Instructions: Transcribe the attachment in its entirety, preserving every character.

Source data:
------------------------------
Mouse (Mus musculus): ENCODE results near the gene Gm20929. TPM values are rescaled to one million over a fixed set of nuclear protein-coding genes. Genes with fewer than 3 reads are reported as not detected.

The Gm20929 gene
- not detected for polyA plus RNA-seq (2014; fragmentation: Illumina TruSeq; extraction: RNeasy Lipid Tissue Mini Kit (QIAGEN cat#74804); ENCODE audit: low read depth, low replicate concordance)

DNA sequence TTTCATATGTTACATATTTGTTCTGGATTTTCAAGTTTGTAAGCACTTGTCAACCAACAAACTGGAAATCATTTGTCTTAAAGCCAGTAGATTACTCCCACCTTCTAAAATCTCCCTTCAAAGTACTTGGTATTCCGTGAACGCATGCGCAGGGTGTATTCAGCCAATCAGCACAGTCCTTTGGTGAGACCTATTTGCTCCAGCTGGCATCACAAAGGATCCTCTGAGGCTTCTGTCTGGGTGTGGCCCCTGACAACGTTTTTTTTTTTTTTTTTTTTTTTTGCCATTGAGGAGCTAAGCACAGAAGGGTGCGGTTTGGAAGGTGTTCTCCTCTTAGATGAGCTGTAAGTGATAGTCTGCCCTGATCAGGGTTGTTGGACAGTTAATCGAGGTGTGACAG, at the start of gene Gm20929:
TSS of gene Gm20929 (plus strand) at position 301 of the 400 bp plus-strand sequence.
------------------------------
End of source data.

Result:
Mouse (Mus musculus): ENCODE results near the gene Gm20929. TPM values are rescaled to one million over a fixed set of nuclear protein-coding genes. Genes with fewer than 3 reads are reported as not detected.

The Gm20929 gene
- not detected for polyA plus RNA-seq (2014; fragmentation: Illumina TruSeq; extraction: RNeasy Lipid Tissue Mini Kit (QIAGEN cat#74804); ENCODE audit: low read depth, low replicate concordance)

DNA sequence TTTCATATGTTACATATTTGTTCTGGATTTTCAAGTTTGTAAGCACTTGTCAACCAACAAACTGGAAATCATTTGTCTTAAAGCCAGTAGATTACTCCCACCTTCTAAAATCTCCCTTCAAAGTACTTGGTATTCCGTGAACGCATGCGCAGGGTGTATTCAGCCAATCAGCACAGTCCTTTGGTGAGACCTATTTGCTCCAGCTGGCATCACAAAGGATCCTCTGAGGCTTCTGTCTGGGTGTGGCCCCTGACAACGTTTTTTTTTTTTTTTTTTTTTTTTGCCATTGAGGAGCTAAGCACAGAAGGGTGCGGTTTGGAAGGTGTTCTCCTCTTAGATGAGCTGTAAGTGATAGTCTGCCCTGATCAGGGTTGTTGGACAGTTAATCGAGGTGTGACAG, at the start of gene Gm20929:
TSS of gene Gm20929 (plus strand) at position 301 of the 400 bp plus-strand sequence.